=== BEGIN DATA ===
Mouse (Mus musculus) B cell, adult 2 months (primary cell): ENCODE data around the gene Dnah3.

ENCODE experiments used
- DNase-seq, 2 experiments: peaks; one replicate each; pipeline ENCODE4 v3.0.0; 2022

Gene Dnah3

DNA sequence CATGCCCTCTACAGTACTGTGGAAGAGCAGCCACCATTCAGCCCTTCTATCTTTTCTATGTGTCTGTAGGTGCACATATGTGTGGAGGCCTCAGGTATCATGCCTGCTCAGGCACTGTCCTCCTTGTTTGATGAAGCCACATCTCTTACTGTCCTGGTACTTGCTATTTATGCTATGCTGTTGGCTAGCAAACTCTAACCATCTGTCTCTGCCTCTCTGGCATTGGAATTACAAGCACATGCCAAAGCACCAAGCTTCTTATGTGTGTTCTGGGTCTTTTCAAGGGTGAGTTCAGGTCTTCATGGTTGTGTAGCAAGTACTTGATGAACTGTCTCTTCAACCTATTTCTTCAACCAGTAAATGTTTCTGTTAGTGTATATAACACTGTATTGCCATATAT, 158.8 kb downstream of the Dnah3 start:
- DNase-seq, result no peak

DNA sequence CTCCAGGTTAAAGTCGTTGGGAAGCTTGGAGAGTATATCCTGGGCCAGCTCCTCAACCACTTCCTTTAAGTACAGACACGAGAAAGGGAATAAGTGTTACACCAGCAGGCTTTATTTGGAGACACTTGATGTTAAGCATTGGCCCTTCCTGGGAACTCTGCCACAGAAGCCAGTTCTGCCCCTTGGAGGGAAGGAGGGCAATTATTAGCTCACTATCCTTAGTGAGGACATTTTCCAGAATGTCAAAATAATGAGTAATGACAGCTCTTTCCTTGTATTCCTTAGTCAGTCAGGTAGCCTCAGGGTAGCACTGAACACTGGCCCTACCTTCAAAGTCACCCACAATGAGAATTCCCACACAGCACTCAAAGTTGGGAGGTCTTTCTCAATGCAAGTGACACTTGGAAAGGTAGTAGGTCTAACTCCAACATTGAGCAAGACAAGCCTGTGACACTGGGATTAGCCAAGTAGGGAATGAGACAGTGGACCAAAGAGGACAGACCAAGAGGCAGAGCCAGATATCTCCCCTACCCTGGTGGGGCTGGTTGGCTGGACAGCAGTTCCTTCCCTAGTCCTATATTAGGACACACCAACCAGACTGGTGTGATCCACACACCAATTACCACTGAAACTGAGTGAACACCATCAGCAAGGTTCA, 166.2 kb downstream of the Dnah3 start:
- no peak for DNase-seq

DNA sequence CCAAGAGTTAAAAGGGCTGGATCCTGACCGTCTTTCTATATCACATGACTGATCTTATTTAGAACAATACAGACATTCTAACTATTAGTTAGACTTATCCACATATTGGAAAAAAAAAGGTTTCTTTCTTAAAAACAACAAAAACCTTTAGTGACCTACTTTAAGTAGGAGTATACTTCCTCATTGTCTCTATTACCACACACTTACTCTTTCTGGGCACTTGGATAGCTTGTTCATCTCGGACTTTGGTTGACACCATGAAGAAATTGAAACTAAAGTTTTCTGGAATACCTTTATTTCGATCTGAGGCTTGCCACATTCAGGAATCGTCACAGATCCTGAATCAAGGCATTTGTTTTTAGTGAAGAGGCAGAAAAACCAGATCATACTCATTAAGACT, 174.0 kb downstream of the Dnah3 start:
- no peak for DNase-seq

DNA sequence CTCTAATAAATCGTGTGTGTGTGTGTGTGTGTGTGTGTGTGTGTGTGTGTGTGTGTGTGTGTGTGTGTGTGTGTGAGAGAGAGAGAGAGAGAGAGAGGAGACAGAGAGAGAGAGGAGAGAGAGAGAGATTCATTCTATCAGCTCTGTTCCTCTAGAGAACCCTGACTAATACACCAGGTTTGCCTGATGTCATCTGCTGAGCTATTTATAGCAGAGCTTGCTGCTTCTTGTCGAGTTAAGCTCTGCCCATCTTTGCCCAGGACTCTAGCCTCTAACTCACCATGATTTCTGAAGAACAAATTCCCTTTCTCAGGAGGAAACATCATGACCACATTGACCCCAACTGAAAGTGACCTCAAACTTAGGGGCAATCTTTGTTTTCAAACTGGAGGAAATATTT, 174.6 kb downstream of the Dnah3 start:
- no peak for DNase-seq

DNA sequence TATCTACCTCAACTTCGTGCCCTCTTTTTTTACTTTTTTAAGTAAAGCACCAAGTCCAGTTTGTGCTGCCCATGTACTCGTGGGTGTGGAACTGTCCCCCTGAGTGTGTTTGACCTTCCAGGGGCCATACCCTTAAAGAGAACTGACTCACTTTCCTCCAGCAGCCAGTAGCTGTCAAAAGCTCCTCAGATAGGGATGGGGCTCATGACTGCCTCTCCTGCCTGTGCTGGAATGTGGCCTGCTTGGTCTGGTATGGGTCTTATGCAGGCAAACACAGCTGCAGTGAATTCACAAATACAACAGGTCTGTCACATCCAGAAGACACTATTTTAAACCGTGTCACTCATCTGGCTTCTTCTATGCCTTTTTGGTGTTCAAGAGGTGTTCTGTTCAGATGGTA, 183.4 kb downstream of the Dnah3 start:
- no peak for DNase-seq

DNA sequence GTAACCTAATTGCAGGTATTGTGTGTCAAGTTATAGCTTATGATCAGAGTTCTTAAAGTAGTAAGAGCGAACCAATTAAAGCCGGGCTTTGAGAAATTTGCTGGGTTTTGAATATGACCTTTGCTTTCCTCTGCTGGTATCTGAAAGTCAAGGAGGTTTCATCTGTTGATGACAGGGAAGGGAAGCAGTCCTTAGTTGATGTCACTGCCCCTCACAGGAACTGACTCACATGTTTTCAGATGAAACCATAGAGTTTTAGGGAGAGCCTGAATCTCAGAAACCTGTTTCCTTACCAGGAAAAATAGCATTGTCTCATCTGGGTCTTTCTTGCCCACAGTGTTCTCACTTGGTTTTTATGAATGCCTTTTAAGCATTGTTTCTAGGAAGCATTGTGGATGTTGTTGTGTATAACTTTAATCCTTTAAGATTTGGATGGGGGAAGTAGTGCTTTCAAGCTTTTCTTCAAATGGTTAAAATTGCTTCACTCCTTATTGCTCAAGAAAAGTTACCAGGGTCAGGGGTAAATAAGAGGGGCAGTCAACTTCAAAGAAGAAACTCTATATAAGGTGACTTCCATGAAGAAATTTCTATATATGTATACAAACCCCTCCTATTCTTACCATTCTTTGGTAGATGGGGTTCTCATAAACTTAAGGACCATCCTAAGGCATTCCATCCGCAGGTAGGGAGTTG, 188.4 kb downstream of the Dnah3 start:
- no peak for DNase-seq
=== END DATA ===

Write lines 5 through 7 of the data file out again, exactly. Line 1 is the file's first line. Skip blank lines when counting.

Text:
DNA sequence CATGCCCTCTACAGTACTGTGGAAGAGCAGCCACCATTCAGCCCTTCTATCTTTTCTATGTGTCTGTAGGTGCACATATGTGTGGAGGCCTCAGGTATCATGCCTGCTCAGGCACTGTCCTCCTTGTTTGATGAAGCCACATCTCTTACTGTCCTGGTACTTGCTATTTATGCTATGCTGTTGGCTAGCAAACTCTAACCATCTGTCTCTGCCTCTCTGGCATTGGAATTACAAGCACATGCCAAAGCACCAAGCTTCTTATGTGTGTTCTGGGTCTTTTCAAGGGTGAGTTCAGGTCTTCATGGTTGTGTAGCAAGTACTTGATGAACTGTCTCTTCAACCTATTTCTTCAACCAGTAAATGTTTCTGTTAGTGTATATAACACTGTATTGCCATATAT, 158.8 kb downstream of the Dnah3 start:
- DNase-seq, result no peak

DNA sequence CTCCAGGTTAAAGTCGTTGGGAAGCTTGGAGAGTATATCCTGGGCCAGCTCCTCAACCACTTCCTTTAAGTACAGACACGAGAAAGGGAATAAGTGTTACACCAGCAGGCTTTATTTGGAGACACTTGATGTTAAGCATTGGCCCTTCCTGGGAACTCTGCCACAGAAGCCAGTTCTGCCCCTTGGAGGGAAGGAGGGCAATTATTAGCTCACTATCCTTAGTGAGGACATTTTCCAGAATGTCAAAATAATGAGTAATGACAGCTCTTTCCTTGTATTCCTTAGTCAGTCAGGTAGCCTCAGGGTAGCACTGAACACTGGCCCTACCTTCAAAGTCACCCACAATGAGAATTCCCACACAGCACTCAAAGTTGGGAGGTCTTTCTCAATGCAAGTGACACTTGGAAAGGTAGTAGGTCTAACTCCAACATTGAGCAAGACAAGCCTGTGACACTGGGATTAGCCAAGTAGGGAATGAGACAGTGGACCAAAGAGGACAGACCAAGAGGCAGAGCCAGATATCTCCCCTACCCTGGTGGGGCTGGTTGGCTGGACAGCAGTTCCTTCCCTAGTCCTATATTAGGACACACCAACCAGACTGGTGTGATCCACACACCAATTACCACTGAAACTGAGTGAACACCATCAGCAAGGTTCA, 166.2 kb downstream of the Dnah3 start: